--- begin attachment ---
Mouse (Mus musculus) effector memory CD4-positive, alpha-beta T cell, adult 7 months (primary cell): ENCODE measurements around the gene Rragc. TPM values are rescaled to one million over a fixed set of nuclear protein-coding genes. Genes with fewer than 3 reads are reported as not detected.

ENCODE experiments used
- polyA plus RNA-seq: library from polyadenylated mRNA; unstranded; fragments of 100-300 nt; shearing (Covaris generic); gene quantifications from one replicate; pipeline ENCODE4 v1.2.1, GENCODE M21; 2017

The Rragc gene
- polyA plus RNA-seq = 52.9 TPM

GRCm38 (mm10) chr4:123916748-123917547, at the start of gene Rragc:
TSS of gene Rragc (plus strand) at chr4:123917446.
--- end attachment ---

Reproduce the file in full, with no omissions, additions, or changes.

Mouse (Mus musculus) effector memory CD4-positive, alpha-beta T cell, adult 7 months (primary cell): ENCODE measurements around the gene Rragc. TPM values are rescaled to one million over a fixed set of nuclear protein-coding genes. Genes with fewer than 3 reads are reported as not detected.

ENCODE experiments used
- polyA plus RNA-seq: library from polyadenylated mRNA; unstranded; fragments of 100-300 nt; shearing (Covaris generic); gene quantifications from one replicate; pipeline ENCODE4 v1.2.1, GENCODE M21; 2017

The Rragc gene
- polyA plus RNA-seq = 52.9 TPM

GRCm38 (mm10) chr4:123916748-123917547, at the start of gene Rragc:
TSS of gene Rragc (plus strand) at chr4:123917446.